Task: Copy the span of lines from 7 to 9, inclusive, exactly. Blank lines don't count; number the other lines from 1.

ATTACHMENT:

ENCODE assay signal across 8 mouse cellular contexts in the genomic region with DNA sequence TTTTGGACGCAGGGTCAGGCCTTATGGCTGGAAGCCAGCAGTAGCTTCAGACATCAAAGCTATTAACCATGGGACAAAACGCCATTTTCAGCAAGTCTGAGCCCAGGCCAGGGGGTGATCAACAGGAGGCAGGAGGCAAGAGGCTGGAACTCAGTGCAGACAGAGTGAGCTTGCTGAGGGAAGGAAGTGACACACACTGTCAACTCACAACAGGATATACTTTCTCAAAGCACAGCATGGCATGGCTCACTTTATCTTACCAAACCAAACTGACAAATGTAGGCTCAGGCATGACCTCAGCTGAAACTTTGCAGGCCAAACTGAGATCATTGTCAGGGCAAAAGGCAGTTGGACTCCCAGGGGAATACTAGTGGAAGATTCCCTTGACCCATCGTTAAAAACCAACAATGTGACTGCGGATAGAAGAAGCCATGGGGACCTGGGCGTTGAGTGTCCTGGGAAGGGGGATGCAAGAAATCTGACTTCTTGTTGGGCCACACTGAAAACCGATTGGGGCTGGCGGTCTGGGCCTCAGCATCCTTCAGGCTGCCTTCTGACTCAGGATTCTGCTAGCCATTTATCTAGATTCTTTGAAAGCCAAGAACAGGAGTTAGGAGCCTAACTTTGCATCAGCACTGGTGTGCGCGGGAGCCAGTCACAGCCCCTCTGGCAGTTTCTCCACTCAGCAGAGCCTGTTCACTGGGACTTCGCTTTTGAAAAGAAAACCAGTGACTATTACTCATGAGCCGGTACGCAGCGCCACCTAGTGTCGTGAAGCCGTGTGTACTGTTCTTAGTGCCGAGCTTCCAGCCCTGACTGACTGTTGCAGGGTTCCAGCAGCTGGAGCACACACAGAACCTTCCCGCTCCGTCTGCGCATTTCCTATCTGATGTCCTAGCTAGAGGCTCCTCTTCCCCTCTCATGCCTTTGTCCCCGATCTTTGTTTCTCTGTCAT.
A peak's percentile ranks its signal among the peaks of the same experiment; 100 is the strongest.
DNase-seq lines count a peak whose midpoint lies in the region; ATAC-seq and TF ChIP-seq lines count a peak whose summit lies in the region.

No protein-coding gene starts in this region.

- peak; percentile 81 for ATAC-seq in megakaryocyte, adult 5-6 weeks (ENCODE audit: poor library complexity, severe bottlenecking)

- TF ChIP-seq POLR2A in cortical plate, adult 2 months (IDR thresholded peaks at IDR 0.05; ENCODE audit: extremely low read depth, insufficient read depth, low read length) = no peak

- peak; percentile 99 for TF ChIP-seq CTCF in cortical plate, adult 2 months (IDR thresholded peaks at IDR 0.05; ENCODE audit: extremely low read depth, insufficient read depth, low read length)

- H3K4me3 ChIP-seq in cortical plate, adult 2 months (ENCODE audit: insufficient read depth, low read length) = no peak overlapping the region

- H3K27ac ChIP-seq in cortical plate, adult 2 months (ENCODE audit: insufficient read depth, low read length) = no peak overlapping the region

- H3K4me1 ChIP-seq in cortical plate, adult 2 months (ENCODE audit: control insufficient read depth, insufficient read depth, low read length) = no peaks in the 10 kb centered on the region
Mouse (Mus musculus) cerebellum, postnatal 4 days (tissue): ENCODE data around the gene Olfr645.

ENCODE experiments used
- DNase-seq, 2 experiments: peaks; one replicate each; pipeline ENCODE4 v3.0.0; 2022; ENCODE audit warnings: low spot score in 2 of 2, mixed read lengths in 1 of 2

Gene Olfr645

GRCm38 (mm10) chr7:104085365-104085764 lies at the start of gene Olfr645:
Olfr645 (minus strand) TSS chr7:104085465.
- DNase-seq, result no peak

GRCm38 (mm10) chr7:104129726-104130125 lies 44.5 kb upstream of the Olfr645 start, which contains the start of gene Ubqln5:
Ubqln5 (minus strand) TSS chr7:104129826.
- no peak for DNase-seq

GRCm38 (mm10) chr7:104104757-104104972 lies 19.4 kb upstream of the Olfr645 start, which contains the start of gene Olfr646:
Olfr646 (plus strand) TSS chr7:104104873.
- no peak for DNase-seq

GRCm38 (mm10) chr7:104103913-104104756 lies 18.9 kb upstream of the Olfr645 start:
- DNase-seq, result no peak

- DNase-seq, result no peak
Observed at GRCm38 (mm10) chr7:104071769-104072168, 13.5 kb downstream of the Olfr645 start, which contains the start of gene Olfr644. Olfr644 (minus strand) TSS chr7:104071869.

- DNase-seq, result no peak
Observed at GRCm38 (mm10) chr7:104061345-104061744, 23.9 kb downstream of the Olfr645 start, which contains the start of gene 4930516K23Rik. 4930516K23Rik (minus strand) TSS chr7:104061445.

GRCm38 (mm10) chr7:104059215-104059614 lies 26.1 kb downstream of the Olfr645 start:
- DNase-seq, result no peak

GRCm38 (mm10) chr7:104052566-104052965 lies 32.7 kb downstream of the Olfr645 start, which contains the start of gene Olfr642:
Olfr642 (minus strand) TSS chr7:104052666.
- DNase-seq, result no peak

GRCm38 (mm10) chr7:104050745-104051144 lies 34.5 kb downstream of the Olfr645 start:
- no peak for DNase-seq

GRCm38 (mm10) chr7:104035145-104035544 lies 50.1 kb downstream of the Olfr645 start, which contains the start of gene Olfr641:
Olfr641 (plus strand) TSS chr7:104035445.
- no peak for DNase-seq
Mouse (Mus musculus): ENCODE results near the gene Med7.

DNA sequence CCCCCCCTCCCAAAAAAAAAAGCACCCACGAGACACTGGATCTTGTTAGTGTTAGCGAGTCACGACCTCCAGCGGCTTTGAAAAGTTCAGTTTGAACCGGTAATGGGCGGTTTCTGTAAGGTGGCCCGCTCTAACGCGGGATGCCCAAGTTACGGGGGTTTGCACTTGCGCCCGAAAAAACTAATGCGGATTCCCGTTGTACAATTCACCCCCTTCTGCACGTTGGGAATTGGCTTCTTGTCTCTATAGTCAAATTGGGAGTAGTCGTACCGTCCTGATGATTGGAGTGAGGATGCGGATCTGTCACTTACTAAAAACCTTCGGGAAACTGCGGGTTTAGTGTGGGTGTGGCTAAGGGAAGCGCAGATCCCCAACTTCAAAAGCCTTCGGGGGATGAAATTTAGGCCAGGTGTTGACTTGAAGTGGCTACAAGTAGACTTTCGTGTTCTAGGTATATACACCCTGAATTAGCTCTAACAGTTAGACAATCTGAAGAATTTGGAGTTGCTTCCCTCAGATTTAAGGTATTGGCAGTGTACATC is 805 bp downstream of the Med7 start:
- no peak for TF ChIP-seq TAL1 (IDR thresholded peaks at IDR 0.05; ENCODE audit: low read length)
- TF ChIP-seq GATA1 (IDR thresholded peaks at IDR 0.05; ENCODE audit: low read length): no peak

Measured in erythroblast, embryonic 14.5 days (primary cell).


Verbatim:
- peak; percentile 99 for TF ChIP-seq CTCF in cortical plate, adult 2 months (IDR thresholded peaks at IDR 0.05; ENCODE audit: extremely low read depth, insufficient read depth, low read length)

- H3K4me3 ChIP-seq in cortical plate, adult 2 months (ENCODE audit: insufficient read depth, low read length) = no peak overlapping the region

- H3K27ac ChIP-seq in cortical plate, adult 2 months (ENCODE audit: insufficient read depth, low read length) = no peak overlapping the region